The five power conferences, containing 65 of the most high- profile football and basketball programs in college athletics, gained unprecedented authority to invoke rules changes under legislation passed Thursday by the NCAA's board of directors.
The package of changes was approved by a 16-2 vote.
"It does provide degrees of autonomy for the five high-resource conferences," said Wake Forest president Nathan Hatch, who is the board chairman and a key architect of the plan. "This is not complete autonomy. We're still part of Division I, but I think it allows us to provide more benefits to student-athletes."
The need for change was prompted by the five power conferences' desire to have more flexibility to deal with issues that have become hot topics during the past year, such as compensating athletes and health insurance.
The vote is subject to a 60-day override. If the vote is sustained, the ACC, Big Ten, Big 12, Pac-12 and SEC could begin instituting changes by January. However, if 75 schools vote to override, the board is required to take a second look at the plan. If 125 schools oppose it, it will be suspended until the board schedules a vote to reconsider.
The power schools have until Oct. 1 to create their proposed list of changes, which then would have to be approved through a series of votes within the NCAA board and participating schools.
The major issue is the widely anticipated plan for the power conferences to include so-called athletic stipends, although representatives of the richest conferences insist it would not be akin to paying athletes. Measures could be instituted to add money to scholarships or payments to address costs in addition to tuition, room and board and books and supplies. Insurance benefits for athletes, the size of coaching staffs, recruiting rules and hours spent in each sport also could be changed.
The Ivy League and the Colonial Athletic Association, home to Hofstra's Division I programs, voted against the changes.
"The CAA and Hofstra did not support this particular plan because we felt it did not address the needs of student-athletes across all of Division I," athletic director Jeff Hathaway said. "However, we are focused on student-athlete welfare, and many of the aspects of this proposal are things that we're already permitted to do through past legislation such as academic counseling, career development, degree completion and medical issues."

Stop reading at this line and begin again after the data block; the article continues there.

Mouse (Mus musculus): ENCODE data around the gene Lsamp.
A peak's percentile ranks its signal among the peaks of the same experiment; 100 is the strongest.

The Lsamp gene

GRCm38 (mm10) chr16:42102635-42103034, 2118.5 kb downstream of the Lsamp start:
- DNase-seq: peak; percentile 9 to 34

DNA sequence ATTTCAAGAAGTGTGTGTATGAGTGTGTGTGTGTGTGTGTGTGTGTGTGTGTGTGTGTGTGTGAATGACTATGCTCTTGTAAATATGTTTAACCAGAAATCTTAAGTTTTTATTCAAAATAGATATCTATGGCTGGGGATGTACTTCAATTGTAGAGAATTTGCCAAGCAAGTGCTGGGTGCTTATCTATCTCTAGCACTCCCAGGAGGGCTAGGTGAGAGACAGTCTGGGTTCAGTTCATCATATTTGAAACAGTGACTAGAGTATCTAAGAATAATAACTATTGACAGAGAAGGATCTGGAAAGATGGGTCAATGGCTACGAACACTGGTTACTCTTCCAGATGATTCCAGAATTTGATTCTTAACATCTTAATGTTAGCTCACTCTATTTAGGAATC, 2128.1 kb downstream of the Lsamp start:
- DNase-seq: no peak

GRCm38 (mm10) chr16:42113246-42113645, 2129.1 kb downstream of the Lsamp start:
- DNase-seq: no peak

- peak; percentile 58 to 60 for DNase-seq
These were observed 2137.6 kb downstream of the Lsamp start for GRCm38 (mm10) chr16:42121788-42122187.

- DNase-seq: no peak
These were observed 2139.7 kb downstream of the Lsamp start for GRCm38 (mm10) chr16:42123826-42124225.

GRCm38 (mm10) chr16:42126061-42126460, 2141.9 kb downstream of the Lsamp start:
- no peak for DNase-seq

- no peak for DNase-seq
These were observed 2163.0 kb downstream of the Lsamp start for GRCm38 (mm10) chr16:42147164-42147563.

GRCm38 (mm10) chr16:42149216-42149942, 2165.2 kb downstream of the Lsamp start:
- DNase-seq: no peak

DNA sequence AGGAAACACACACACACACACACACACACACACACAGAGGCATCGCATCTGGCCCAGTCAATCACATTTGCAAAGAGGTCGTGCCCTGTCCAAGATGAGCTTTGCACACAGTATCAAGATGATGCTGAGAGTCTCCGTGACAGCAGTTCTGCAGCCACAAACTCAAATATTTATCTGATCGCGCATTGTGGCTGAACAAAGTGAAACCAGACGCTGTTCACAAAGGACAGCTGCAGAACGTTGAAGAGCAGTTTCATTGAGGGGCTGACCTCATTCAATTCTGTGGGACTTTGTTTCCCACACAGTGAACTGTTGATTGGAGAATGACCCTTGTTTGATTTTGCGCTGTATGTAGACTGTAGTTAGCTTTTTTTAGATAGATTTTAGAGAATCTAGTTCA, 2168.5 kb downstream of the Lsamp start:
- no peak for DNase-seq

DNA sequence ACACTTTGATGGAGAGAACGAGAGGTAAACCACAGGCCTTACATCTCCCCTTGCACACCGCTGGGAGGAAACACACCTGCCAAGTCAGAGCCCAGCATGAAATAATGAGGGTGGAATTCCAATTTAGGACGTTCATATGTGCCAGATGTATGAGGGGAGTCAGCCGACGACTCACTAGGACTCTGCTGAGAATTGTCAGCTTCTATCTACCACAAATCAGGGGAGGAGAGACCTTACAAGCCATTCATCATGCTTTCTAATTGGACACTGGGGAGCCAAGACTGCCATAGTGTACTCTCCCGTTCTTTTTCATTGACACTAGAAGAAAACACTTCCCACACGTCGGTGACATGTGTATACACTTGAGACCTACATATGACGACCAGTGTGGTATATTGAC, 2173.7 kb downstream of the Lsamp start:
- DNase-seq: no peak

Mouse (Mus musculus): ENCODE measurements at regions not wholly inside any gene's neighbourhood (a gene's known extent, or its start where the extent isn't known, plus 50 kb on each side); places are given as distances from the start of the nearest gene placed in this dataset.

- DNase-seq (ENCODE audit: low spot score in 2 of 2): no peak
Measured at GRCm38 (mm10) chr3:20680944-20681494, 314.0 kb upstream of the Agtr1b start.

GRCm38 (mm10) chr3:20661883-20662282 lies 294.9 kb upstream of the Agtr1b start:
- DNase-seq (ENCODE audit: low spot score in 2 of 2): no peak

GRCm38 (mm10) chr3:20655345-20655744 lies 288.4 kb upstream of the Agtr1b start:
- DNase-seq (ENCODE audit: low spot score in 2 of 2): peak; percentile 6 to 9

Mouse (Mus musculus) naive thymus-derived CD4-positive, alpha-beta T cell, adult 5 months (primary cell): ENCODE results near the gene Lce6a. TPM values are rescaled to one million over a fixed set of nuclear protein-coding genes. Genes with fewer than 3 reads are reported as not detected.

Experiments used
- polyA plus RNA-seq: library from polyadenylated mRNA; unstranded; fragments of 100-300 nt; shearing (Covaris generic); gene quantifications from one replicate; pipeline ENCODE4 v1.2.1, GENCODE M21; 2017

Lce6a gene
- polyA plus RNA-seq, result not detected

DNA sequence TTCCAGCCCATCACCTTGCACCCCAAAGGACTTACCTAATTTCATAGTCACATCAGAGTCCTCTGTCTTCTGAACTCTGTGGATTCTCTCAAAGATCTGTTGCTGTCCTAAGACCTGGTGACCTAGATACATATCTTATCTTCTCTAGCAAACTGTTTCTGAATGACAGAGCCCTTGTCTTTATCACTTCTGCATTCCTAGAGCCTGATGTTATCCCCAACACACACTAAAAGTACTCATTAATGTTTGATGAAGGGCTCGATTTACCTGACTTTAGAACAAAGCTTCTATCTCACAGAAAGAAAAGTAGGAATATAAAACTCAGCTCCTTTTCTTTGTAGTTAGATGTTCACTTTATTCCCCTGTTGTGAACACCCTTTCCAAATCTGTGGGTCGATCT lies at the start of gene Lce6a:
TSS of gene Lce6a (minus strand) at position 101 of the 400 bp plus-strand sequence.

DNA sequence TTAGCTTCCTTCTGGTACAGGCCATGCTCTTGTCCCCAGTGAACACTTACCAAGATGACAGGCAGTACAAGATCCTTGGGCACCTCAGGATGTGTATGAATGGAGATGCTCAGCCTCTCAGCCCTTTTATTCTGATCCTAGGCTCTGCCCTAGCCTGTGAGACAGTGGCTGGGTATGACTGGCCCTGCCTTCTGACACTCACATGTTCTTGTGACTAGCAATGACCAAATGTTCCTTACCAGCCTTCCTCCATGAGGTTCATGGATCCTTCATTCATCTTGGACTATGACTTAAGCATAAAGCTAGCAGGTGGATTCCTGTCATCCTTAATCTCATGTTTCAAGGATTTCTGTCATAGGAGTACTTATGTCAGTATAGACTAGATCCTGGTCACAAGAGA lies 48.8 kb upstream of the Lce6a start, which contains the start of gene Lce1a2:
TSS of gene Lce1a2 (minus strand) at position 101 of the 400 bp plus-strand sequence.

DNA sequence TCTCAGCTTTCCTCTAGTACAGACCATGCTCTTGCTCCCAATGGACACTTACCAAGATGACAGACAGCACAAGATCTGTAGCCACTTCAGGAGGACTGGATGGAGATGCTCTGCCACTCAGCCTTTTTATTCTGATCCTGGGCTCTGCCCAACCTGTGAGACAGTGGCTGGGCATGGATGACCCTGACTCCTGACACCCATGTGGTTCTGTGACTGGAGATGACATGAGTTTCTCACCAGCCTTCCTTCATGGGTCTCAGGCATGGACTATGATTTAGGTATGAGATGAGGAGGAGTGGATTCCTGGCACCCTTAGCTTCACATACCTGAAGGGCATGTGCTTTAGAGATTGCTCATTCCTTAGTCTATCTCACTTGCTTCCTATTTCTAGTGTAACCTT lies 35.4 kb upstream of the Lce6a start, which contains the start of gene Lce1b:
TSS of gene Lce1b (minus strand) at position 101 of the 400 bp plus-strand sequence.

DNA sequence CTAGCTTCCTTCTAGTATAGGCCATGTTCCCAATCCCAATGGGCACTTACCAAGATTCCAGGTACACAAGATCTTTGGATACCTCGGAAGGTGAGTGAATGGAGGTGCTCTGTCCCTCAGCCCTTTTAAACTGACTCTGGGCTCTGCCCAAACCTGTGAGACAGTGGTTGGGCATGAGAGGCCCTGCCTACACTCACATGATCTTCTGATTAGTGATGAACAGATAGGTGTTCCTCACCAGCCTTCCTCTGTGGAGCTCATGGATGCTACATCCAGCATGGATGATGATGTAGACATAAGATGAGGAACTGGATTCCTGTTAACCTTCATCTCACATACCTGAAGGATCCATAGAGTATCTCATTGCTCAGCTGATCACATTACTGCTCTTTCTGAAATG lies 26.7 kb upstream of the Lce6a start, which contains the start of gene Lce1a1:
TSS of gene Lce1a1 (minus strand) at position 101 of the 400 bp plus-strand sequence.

The power conferences are not expected to challenge the NCAA's rules on infractions.
Stony Brook athletic director Shawn Heilbron said in a statement: "This is a new day for all members of Division I, and my focus is on Stony Brook's growth and evolution so that we can thrive regardless of governance structure."
Increased spending to add money to scholarships or create stipends likely would widen the monetary gap between the biggest schools, which already enjoy lucrative television contracts for football and basketball, and the rest of Division I.
"In some cases the distance is so significant already," said St. John's athletic director Chris Monasch, who supports the measure. "The reality is those particular schools aren't competing for the same athlete. I don't have concerns about that. Conferences like the Big East [where St. John's participates] will have to decide how they want to react to this and what benefits they want to provide to their student-athletes, and my expectation is they'll be all certainly in men's and women's basketball and then really need more information to see how the terrain develops for the other sports."
The NCAA has come under scrutiny in recent months. It has settled two lawsuits for a combined $90 million and is awaiting a judge's decision on a federal lawsuit in which plaintiffs led by former UCLA basketball star Ed O'Bannon have argued college sports' amateurism rules are anti-competitive and allow the organization to operate as an illegal cartel.
Also pending is a decision by the National Labor Relations Board on whether Northwestern football players can form college athletics' first unionized group of athletes.
In light of those developments, Monasch said it behooves the NCAA to address the issues before the court imposes its own rules.
"It could take it out of our hands," he said. "I think the feeling is let's try and handle it inside the house and not have court or even potentially Congress get involved." With AP